Kind Words: Aspen Art Museum hosts Robert Montgomery text sculpture on rooftop |

Kind Words: Aspen Art Museum hosts Robert Montgomery text sculpture on rooftop

Robert Montgomery's "The City in Their Echo" on top of the Aspen Art Museum.
Anna Stonehouse/The Aspen Times


What: Robert Montgomery, ‘The City in Their Echo’

Where: Aspen Art Museum

When: Through May 19

How much: Free

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The Aspen Art Museum’s rooftop sculpture garden offers, arguably, the most dramatic mountain views from anyplace downtown. This free public space gives you an unobstructed up-close look at Ajax and a straight-shot look up the Roaring Fork River to the white-capped splendor of Independence Pass.

But it’s taken more than four years since the space opened for the Aspen Art Museum to install a piece in the sculpture garden that interacts purposefully and directly with this powerful mountainscape.

Robert Montgomery’s text-based “The City in Their Echo,” which opened Dec. 21 and runs through May, comments on and complements this awe-inspiring backdrop. It features a two-line poem on a billboard. Beginning “The mountains must have imagined the city in their echo and they drew it in the sky for us,” the piece calls on the public to read it with the pine forests of Aspen Mountain or the snowy depths of the Pass or the clear Colorado sky as its backdrop. At night, the piece lights up and reads starkly against our starry nights.

The rooftop garden has hosted memorable pieces like Danh Võ’s Statue of Liberty reconstruction, Wade Guyton’s “X” painting, Sarah Lucas’ phallic gourds, Larry Bell’s transcendent “Aspen Blues” glass sculptures and Cai Guo-Qiang’s infamous tortoises. But nothing has grounded the space so squarely in the mountains, no work has harnessed the awe of that humbling view.

“I think the piece offers the opportunity to talk about where we are — where we’re physically located and how the environment affects us — and how different spaces contain and evoke different memories,” Aspen Art Museum director Heidi Zuckerman said in the fall. “I feel like there’s an opportunity there.”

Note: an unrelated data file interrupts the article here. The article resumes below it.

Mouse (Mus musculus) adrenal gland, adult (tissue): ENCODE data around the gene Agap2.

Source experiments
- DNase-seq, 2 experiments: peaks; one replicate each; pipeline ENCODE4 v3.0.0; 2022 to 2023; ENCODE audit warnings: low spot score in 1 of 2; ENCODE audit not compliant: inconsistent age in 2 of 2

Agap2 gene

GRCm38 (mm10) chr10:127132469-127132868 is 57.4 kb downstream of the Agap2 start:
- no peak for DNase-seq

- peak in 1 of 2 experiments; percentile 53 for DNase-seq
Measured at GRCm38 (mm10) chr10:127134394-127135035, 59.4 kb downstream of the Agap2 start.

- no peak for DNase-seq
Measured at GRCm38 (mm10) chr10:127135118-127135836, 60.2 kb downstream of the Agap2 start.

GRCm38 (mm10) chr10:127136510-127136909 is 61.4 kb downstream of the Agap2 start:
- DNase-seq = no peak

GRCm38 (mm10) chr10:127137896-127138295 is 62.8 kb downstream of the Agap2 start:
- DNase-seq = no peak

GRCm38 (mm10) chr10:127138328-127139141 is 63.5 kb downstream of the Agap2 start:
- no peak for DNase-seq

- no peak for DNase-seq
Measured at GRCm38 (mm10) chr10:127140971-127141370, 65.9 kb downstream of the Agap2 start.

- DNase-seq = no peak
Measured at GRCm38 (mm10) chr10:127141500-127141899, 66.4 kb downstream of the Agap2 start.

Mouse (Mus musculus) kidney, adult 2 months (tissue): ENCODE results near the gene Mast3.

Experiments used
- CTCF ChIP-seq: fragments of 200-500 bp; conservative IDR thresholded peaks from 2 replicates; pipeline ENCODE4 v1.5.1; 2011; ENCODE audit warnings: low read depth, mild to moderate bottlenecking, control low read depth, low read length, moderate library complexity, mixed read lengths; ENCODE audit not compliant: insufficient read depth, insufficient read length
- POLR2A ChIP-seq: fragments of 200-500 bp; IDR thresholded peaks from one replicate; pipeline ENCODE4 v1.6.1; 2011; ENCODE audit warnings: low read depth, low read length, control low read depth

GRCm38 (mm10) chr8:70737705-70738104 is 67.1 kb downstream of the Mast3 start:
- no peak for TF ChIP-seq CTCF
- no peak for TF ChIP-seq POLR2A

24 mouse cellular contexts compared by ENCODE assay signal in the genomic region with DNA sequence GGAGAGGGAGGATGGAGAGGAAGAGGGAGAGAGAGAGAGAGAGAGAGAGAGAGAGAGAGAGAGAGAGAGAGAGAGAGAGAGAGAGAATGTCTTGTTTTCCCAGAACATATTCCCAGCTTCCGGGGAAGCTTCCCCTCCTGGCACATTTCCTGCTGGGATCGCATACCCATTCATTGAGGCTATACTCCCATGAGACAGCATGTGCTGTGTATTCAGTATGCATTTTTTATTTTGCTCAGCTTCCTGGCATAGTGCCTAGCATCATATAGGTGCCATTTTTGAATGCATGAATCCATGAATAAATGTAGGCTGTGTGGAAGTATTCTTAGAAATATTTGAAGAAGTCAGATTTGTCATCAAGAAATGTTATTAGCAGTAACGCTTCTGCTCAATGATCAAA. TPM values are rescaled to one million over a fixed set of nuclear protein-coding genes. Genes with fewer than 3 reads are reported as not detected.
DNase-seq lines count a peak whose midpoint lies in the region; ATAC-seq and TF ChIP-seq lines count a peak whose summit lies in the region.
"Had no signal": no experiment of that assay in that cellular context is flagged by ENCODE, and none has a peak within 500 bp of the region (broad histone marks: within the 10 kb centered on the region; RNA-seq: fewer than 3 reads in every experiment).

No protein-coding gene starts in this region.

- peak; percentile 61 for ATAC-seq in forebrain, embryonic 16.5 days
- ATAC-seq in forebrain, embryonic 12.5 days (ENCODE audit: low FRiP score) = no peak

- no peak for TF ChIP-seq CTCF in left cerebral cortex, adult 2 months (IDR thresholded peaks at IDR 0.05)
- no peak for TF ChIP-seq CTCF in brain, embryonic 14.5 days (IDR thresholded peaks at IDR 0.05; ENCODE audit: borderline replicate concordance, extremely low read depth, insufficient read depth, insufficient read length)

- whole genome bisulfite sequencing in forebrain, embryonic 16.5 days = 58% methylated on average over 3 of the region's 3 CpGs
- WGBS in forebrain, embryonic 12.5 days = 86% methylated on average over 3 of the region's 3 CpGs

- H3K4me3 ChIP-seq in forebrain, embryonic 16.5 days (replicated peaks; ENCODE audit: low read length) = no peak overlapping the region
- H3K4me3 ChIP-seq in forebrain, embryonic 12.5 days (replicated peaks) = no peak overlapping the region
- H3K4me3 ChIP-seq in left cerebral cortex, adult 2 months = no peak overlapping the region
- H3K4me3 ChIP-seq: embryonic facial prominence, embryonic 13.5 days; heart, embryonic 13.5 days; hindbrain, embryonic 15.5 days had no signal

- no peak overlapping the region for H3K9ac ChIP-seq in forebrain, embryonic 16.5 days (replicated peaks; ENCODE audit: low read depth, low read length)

Text-based art, Zuckerman noted, can be at once the most accessible and most challenging work for the viewing public. Anybody who can read can get what it’s about, yes. But some scoff at words as visual art.

“Sometimes people say, ‘Oh, that’s words. That’s not art,’” Zuckerman said, referencing the negative reactions the museum got from some quarters regarding Jim Hodges’ “With Liberty and Justice For All” on the museum’s street-level commons in 2014 (that piece also drew scrutiny from city officials who questioned whether it violated municipal sign codes).

“There are more banal conversations you have to have, but you can also have more profound conversations when you work with an artist who works with text,” she said.

The second line of the poem in the piece reads, “And the sea birds carried messages from the water to the mountain birds as the sea rocks walked here slowly,” evoking the freedom of birds, the slow movement of mountains and the connections from sea to mountaintop.

“It’s about connecting the sea to the mountains and how we move from one space to the other,” Zuckerman said at the exhibition opening.

Montgomery’s poetic works have drawn inspiration from commercial billboards and the “situationist” movement of the 1960s, using text in lights and fire to interact with built and natural environments. The Scottish artist and poet’s mission is one of simple and sincere kindness. As he once put it: “I always thought the whole point of art was to touch the hearts of strangers.”

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